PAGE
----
There’s also a fairly recently discovered squid-type creature which comes equipped with ten indistinguishable appendages (in the regular squid, the tentacles and arms are easily recognized, the arms being considerably longer) which radiate from the body like spokes on a wheel. Each has a sharply bent elbow from which the rest of the arm hangs straight down. I can’t put my finger on it, but there’s something queerly disgusting about a tentacle with an elbow joint.
To complete this picture of the estimated 23 foot long creature only a mother could love (if she didn’t eat it first) it has two gigantic fins that stick out either side of its body and that flap like elephant ears as it propels its weird self along.
According to one of the scientists that had an opportunity to study photos of the peculiar animal back in 2003, “New species are a dime a dozen in the deep sea, and I suspect there are a lot of very weird things down there.”
But of course the reason we know so little about these creatures is because of the oceanic depths in which their lives typically take place. For the largest of their species, rising to the surface, losing the pressure on their bodies and blood so necessary to survival, the squid cannot really live in our world so close to the top, but as technology improves, we’re finding it little by agonizingly little, easier to find our way down to his.
But talk about weird, creepy and fundamentally alien – little as we know about what lives in the deepest darkest troughs of the ocean, would that we knew so much about the murky workings of the American Government, the specific methods and means used to run that government, go to war or respond to disaster.
I think we’ve all been assuming (hoping) that the current administration’s depth was similar to that of the iceberg or the Giant Squid – huge, hidden and substantial. But maybe the truth is that there’s less than meets the eye. Maybe the truth is as insubstantial and potentially invisible as icebergs at the North Pole, those that through global warming are melting faster than the truckloads of ice some friendly folk recently attempted to ship to Louisiana and points thereabout.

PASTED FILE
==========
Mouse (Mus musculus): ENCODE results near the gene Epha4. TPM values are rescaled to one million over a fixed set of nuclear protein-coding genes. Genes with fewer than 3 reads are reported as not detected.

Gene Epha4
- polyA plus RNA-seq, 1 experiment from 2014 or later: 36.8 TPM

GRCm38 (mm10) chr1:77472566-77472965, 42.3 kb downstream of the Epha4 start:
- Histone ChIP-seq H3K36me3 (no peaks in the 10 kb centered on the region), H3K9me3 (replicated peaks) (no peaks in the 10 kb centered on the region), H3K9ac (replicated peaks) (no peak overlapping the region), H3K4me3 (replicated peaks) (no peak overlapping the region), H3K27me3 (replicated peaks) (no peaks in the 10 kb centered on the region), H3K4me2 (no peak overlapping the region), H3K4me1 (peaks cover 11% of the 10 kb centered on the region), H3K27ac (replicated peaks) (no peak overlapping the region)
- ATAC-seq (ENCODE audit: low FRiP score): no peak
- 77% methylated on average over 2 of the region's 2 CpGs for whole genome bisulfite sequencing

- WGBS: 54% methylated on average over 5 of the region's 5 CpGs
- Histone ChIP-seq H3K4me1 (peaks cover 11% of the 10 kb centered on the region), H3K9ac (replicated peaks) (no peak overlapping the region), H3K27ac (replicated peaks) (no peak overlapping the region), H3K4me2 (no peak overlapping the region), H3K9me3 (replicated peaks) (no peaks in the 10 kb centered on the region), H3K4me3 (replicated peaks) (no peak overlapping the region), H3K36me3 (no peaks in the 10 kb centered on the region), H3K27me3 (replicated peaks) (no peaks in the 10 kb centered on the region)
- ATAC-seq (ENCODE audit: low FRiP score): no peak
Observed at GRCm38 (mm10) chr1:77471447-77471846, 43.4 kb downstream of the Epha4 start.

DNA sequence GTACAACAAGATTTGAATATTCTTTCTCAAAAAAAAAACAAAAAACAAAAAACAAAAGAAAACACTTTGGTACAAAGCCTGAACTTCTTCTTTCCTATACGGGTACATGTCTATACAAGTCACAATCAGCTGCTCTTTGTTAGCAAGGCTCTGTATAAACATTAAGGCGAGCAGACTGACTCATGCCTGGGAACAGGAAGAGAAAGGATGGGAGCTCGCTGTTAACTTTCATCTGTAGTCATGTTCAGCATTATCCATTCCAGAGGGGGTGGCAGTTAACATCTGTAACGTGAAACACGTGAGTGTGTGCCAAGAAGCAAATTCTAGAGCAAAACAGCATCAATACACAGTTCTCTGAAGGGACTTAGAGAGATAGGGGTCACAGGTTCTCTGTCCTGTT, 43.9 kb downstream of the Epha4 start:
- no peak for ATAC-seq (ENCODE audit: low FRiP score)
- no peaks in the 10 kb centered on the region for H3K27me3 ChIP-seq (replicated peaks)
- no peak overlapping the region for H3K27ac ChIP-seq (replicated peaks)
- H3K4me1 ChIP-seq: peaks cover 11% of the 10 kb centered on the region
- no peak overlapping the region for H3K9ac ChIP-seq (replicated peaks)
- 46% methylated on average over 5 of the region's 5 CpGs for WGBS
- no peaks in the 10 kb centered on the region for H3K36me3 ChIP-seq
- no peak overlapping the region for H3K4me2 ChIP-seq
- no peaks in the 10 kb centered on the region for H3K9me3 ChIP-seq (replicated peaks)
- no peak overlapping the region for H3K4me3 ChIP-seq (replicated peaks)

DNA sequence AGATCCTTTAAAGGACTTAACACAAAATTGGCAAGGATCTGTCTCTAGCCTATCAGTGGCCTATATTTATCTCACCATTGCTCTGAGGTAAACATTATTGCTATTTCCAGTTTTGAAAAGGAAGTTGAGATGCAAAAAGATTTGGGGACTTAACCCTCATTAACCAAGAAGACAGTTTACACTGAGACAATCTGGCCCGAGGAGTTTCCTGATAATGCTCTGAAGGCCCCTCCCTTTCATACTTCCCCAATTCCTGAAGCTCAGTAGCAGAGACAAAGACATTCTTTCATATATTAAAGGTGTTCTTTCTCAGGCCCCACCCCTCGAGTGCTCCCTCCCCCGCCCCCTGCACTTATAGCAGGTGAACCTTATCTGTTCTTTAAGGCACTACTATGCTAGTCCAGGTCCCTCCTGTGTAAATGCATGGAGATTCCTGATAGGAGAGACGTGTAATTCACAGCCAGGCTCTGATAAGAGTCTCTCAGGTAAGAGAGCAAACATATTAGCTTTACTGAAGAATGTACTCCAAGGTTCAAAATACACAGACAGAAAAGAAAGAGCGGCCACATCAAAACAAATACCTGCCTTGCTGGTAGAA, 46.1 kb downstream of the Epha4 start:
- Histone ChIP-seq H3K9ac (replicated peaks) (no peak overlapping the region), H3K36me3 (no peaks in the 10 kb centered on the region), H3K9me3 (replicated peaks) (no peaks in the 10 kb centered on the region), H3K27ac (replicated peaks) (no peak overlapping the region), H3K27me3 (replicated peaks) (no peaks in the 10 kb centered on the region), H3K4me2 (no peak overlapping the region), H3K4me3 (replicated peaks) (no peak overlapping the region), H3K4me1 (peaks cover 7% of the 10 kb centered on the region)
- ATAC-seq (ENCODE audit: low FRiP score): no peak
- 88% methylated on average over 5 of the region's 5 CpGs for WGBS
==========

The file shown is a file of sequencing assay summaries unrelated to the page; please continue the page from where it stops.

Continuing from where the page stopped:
(Unfortunately getting to ‘thereabout’ turned into a runaround that ended with tons of ice being re-routed to cold storage where it’s being stockpiled for the next disaster. Current cost of the ice fiasco? About a cool one hundred million dollars. U.S. dollars that is.)
Consider the fact that in revealing the inadequacies of the action plan to aid in the latest natural disasters even with sufficient notice, the parties supposedly responsible were effectively about as useful as a squid on dry land. Or in the White House for that matter.
One of the weirdest images we’ve yet been privy to in the human world is the latest vision of the latest new, improved President – the compassionate hero who made seven trips to areas devastated by Katrina and Rita… the minute his approval numbers hit an all time low.
The guy who until recently was urging Americans to consume and buy as much oil and energy as possible has discovered conservation (hallelujah!) and is urging Americans to conserve – to drive less, form carpools, take public transit, turn down the air conditioning and turn off the lights.
The same President who continues to visit the storm ravaged homes and drilling platforms and refinieries down south in gas guzzling Air Force One ($83,000.00 to fill, $6,000.00 an hour to fly) or surrounded by an extended SUV driving entourage,eachof which sucks gasoline at the rate of approximately 22 miles to the gallon.
The President and energy conservation: it’s not a glove-like fit if you know what I’m saying.
And the Presidential tentacles reach nowhere near so far as where or when they’ve been needed; from New York to Afghanistan and from Iran to Iraq and now to the French Quarter, it’s clear now that neither his reach nor his grasp have come close to meeting or exceeding his cocky hubris.
Weird things down there? In Washington you mean? I’ll say.
So weird I think I'd rather smile and kiss a cuttlefish than grapple with a President whose mind and motivations are as creepy and alien – and still as mysterious to me - as those of the Giant Squid.